One of the biggest supporters of the new toll policy is Infrastructure Leasing and Financial Services Ltd (IL&FS). It has a wholly owned subsidiary called Consolidated Toll Network Ltd, which is engaged in developing and promoting toll roads in India. It remains one of the biggest players in this segment, and could therefore be one of the biggest beneficiaries of such a policy.
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What defies logic, though, is why the new policy has allowed the basic toll for a bridge, bypass or tunnel to be seven to eight times higher than the toll for four-lane roads. It presumes that such projects should involve capital costs that are at least seven times larger. That could be a dangerously imprudent premise.
Another issue that worries people is the willingness of the government to allow for an annual 3% escalation fee plus a WPI-linked escalation. It would further fatten the margins of road developers.
These fears are not entirely misplaced, in view of the fact (reported in this column last week) that road construction costs appear to be spiralling even when other costs (steel, petroleum products and labour) are going down.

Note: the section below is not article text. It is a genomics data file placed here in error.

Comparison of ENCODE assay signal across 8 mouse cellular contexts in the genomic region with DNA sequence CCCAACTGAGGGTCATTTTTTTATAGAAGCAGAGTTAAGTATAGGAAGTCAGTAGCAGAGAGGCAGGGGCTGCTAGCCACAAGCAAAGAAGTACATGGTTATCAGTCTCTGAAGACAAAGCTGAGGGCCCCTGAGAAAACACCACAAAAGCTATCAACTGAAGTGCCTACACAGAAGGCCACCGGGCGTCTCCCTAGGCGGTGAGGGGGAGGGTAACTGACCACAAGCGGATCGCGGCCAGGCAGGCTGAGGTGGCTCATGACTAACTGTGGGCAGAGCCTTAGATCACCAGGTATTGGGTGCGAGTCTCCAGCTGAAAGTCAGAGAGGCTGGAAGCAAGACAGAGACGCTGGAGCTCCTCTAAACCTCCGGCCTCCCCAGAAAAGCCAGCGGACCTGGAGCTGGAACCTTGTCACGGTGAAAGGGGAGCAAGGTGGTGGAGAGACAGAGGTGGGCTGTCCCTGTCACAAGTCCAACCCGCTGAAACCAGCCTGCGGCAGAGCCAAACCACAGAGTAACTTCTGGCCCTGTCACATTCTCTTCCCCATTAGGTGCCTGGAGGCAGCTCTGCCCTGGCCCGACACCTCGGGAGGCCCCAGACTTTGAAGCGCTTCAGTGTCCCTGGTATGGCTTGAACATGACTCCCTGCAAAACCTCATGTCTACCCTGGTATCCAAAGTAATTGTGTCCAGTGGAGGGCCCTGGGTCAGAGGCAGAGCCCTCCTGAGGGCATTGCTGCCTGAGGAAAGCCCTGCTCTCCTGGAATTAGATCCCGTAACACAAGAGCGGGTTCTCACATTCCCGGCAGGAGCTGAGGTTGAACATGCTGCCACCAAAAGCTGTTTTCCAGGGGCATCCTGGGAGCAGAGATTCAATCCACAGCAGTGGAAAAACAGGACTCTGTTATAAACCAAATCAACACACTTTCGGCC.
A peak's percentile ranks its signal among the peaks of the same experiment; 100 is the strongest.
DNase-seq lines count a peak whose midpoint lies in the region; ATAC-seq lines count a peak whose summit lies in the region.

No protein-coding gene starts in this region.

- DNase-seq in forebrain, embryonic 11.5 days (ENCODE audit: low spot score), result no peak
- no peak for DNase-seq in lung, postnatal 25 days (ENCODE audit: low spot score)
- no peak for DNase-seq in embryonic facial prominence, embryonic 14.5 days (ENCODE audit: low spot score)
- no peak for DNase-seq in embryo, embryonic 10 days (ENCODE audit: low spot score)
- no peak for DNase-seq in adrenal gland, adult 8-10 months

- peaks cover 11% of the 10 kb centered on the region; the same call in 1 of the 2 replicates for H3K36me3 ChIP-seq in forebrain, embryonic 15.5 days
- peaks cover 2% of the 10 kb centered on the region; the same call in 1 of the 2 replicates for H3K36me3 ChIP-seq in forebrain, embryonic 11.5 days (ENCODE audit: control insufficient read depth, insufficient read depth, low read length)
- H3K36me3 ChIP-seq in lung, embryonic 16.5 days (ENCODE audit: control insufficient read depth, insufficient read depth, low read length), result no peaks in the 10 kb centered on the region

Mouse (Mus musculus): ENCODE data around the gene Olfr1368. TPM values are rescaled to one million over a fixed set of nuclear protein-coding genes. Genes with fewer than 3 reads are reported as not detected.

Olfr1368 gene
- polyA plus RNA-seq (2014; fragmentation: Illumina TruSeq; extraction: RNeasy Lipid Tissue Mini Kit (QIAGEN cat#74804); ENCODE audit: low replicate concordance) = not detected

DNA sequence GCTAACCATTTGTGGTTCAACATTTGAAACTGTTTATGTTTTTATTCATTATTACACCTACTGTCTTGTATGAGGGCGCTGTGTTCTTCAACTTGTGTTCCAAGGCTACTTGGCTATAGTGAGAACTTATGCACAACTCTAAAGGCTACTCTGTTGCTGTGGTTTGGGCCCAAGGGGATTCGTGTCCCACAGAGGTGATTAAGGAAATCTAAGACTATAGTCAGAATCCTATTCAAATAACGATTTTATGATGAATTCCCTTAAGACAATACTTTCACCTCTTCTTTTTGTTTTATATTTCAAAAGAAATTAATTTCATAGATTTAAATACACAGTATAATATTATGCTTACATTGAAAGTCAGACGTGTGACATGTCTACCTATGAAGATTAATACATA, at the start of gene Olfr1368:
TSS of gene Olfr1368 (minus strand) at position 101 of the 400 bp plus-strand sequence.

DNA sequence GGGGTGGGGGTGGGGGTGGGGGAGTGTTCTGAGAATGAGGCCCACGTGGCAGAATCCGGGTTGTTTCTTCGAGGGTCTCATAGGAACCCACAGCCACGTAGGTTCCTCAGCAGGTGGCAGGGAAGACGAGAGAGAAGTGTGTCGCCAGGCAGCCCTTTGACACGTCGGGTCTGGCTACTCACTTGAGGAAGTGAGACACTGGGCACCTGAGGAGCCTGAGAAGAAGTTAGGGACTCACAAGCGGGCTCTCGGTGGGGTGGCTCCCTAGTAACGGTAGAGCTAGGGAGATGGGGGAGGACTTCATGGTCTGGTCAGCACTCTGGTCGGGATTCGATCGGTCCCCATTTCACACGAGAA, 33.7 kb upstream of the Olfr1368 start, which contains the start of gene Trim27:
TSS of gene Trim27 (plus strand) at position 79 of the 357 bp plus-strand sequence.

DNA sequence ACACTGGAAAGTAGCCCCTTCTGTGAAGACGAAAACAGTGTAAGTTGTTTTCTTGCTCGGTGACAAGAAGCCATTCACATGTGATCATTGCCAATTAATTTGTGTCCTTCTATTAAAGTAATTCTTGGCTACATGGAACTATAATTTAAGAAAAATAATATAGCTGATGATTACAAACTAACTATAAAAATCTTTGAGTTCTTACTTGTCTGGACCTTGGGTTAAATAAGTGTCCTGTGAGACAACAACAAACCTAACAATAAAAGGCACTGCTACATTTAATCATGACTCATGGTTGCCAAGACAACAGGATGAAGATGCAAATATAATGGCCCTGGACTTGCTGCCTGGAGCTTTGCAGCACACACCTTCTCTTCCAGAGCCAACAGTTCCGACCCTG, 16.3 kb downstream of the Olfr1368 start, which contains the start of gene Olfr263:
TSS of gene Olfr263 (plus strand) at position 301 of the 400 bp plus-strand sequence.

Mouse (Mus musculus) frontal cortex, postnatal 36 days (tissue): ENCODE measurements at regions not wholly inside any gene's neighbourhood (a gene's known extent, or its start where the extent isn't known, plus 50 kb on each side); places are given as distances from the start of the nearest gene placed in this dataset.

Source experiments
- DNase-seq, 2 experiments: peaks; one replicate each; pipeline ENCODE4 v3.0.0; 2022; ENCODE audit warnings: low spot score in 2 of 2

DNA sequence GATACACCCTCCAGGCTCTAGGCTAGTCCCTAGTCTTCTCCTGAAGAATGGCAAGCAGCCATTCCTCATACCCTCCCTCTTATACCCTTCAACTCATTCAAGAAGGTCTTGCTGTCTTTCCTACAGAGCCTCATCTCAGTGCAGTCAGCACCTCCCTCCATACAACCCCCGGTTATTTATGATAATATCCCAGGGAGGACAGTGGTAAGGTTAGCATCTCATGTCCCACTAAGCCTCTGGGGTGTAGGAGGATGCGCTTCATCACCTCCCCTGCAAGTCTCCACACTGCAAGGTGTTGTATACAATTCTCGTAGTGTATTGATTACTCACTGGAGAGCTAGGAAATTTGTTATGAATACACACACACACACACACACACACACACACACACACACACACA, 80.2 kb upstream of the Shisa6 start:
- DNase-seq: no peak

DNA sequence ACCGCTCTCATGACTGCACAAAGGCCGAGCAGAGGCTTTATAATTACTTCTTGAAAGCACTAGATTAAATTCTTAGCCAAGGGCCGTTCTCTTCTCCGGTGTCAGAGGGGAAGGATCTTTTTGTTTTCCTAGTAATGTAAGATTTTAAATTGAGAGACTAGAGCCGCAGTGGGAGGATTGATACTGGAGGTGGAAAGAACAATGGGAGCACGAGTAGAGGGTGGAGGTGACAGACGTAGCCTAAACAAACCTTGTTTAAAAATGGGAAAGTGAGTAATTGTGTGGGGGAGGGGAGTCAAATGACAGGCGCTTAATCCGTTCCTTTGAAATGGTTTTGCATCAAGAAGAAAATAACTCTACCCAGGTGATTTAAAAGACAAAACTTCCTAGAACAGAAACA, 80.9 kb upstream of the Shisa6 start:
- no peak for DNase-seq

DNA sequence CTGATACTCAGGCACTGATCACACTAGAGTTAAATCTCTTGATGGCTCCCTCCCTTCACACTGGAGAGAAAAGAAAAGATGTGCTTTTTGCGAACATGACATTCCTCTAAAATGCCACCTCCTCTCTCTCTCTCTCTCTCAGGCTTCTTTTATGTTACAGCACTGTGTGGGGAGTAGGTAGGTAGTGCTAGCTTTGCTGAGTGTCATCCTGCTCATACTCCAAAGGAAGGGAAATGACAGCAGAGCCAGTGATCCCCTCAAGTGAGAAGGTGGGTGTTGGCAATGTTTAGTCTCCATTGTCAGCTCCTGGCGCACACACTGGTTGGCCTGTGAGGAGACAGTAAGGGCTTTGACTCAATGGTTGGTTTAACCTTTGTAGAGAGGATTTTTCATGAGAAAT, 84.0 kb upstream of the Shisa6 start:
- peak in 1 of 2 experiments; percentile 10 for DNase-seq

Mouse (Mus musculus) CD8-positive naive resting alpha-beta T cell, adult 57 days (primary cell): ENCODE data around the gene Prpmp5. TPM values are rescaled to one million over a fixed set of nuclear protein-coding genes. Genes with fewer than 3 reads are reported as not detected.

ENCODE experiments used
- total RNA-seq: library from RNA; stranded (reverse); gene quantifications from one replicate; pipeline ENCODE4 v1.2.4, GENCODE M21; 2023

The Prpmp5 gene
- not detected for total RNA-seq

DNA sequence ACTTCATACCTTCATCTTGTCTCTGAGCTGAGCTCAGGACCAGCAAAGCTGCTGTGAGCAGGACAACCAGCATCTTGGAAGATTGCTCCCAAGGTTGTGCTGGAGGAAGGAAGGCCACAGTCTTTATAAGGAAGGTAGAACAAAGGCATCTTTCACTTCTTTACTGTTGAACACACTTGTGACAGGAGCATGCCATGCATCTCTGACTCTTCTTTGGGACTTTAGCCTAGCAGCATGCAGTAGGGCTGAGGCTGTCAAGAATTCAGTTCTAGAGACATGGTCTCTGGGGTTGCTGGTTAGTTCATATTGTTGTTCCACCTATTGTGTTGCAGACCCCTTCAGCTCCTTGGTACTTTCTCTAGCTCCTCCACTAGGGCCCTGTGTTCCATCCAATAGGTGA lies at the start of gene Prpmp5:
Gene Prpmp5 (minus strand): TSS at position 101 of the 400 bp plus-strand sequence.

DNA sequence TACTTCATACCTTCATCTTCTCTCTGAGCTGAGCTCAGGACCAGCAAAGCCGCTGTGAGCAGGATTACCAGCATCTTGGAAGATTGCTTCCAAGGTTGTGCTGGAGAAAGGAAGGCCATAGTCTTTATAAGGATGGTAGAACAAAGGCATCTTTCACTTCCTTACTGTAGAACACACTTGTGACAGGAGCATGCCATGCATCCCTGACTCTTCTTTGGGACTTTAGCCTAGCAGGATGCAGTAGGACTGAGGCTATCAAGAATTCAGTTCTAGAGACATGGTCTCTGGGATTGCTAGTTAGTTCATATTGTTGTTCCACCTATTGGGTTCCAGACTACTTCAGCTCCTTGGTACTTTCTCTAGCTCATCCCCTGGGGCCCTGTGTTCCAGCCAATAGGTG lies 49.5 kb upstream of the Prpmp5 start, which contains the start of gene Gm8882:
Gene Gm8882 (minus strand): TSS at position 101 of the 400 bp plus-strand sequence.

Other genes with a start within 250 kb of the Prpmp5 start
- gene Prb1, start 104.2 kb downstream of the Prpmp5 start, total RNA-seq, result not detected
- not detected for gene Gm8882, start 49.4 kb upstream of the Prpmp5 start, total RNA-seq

Finally, there has been no attempt to reduce the tariffs once the volume of traffic goes up, as the collections would then be significantly greater. Like many policies, this one protects the interests of investors and lenders far more than it protects the interests of common citizens who have already been paying taxes which should have been used for building these roads in the first place. It is obvious that a widespread levy of tolls is a tacit admission that taxpayers’ funds that should have gone towards infrastructure spending have actually been frittered away.
Prudent banks will sport healthy balance sheets
Banking in India is in a funk. And it is not only on account of the global financial meltdown. Pundits believe that the banks’ non-performing assets could climb from the current levels of 2-2.5% of amounts loaned out, to almost 5% by the end of next year. Bankers admit this privately, though at least one research outfit, Antique Stock Broking Ltd, has openly said the same.